By Kevin Powell, Intern, Office of the Chief Medical Officer
Although one generally doesn’t think of being a dad or a dad-to-be as a health issue, there’s no question that it is. Just like taking the car in for an oil change or for the 25,000-mile checkup, dads also need to take themselves to the doctor’s office to make sure everything is running smoothly.
However there are still men who ask what does my health have to do my family? Plenty! Men’s health issues rarely affect only the male. Many of the health issues men face are silently taking their toll on the entire family unit. Now that it is Men's Health Week and Father’s Day approaches, we all should use this opportunity to educate not only ourselves, but the important men and dads in our lives as well.
Why do our fathers, sons, brothers and husbands continue to suffer, you ask? First, we must recognize the factors that impact men’s attitudes, which lead to risky health behaviors. The reasons are manifold, including: a lack of awareness, poor health education, and culturally induced behavior patterns in their work and personal lives. The end result is men’s health and well-being are deteriorating steadily.
On average, men are less healthy and have a shorter life expectancy than women. They are also less likely to have health insurance, receive health screenings, or attend regular medical checkups. And because women live longer than men, they see their fathers, brothers, sons, husbands and partners suffer or die prematurely.
These factors have led to men suffering in higher death rates in 9 of the top 10 causes of death, which include cardiovascular disease, cancer, diabetes, and unintentional injuries. Fortunately, women and children are in a unique position to be able to help fight the obstacles men face in getting the health care they need.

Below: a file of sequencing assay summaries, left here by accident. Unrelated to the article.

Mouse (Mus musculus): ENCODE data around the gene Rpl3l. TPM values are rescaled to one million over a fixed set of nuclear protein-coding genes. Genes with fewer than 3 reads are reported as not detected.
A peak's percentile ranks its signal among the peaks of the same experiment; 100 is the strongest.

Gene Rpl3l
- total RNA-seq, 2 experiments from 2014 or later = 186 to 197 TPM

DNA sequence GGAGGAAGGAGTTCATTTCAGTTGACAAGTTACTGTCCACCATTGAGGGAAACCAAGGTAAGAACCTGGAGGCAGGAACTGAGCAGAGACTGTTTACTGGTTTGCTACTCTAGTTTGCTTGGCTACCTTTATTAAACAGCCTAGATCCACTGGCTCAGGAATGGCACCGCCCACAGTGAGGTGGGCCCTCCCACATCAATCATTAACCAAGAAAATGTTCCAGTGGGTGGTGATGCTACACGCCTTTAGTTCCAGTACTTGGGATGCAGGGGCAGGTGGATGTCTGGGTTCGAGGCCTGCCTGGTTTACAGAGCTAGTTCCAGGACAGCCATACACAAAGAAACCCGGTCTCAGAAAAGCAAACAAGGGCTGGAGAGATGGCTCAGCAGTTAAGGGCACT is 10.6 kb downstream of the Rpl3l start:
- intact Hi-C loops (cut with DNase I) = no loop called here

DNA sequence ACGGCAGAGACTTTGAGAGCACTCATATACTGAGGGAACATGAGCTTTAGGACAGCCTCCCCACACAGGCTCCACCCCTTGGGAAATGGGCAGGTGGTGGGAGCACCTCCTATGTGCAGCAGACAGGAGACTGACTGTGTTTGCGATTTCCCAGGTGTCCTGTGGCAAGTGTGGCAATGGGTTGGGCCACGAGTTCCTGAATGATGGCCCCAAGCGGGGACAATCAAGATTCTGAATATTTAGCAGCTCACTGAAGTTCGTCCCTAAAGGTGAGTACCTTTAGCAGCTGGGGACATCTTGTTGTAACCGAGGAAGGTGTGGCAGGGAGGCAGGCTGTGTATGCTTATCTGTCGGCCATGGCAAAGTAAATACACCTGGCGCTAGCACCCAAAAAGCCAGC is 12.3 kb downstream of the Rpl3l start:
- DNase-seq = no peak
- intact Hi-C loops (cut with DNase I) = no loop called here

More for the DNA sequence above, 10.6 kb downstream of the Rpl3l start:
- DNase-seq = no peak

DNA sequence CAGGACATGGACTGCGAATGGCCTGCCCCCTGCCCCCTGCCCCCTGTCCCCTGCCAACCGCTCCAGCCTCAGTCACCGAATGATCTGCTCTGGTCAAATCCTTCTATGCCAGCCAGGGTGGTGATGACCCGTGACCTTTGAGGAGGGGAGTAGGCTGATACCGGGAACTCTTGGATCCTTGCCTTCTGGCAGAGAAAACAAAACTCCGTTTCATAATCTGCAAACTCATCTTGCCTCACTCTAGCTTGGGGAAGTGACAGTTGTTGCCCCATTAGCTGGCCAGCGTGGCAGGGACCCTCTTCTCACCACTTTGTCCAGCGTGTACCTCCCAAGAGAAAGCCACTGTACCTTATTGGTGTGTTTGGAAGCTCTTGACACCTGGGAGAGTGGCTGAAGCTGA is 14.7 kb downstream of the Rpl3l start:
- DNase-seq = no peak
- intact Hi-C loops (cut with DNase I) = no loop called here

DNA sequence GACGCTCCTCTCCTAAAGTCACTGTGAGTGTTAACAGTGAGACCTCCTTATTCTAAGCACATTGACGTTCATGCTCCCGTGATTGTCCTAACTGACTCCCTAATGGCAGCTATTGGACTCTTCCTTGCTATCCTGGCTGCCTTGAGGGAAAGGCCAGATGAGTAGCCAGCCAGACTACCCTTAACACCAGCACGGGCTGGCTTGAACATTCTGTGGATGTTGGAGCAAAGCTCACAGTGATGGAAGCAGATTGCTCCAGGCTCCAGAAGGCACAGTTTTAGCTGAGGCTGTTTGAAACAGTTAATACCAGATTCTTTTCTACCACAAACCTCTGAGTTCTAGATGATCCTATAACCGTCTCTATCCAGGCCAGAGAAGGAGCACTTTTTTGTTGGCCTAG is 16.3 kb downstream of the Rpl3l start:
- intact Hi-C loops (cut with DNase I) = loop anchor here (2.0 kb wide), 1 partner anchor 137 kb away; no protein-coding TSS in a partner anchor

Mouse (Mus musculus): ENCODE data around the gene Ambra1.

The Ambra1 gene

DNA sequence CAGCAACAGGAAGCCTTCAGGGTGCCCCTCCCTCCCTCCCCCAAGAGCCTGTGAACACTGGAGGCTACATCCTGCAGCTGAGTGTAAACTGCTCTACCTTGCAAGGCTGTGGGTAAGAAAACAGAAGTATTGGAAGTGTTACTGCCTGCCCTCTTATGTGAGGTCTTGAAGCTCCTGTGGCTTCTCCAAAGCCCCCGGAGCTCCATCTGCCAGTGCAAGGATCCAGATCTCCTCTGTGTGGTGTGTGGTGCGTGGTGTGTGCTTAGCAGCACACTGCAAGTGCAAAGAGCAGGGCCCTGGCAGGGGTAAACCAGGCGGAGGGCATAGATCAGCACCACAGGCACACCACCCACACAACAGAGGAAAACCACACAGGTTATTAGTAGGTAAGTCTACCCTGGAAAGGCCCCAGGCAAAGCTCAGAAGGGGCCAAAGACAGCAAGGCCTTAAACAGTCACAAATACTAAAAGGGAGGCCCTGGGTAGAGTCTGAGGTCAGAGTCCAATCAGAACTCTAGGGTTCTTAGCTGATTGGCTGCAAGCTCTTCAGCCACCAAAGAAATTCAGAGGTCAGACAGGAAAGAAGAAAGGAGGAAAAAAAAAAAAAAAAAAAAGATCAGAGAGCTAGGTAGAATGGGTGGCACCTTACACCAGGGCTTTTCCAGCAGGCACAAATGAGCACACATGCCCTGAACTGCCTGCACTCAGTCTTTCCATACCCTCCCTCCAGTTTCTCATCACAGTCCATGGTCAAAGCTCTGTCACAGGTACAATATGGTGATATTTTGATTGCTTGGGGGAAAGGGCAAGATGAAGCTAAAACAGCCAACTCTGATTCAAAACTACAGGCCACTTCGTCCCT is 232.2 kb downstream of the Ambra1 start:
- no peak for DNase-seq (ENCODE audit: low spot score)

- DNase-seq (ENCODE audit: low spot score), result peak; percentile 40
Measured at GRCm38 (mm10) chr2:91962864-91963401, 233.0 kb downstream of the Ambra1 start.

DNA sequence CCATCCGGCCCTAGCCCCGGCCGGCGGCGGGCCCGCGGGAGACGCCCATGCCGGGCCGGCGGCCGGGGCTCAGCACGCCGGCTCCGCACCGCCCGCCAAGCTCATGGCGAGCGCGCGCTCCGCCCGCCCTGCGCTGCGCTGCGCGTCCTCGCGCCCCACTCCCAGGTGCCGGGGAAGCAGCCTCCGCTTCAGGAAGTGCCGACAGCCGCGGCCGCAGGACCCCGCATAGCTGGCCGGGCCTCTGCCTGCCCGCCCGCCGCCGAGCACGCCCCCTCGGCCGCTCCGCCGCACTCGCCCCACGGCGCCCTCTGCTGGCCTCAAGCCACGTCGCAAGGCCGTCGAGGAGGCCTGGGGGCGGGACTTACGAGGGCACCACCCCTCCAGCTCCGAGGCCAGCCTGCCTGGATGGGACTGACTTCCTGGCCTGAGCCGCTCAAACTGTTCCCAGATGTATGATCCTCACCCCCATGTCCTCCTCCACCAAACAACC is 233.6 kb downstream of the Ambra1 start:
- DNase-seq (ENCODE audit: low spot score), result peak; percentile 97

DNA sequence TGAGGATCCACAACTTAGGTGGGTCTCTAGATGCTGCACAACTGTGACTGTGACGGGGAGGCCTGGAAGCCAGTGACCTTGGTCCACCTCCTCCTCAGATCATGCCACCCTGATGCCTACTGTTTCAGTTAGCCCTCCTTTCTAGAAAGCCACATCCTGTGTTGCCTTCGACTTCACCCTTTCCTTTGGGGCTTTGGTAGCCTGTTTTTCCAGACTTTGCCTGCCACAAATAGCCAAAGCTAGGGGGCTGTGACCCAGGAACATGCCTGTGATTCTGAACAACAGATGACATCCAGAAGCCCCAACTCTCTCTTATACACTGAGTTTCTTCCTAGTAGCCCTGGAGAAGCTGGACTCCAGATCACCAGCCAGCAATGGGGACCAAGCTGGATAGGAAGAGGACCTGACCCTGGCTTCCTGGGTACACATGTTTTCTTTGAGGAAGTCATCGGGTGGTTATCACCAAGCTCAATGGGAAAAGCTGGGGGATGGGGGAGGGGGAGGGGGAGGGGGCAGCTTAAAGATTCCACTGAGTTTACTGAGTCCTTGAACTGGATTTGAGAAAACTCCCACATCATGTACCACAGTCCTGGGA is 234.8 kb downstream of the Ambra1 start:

It’s true! Moms, wives, partners and children can make a difference. Although, most men are taught from an early age to cope quietly, their loved ones can initiate changes that will benefit the entire family. Encourage the men in your life to get regular checkups and age-appropriate screenings. Regular checkups improve health and extend life.
Still need more convincing? Well, research shows that children with healthy, involved fathers do better in school, are more likely to graduate high school, have more friends, have fewer psychological problems, and are less likely to smoke, abuse drugs or alcohol, engage in risky behavior, start having sex early, or become teen parents. Start working together as family today so you can enjoy the many Father’s Days to come.
Please do your part to end the silence and remind men to stay healthy. What better time than Men’s Health Month? By encouraging the men in your life to take even the smallest symptoms seriously and discuss them with their health care providers, you’ll be helping them take a more active role in their own health care. And by educating yourself about men’s health issues and passing that information on to your loved ones, you may also be able to save a life and preserve a family.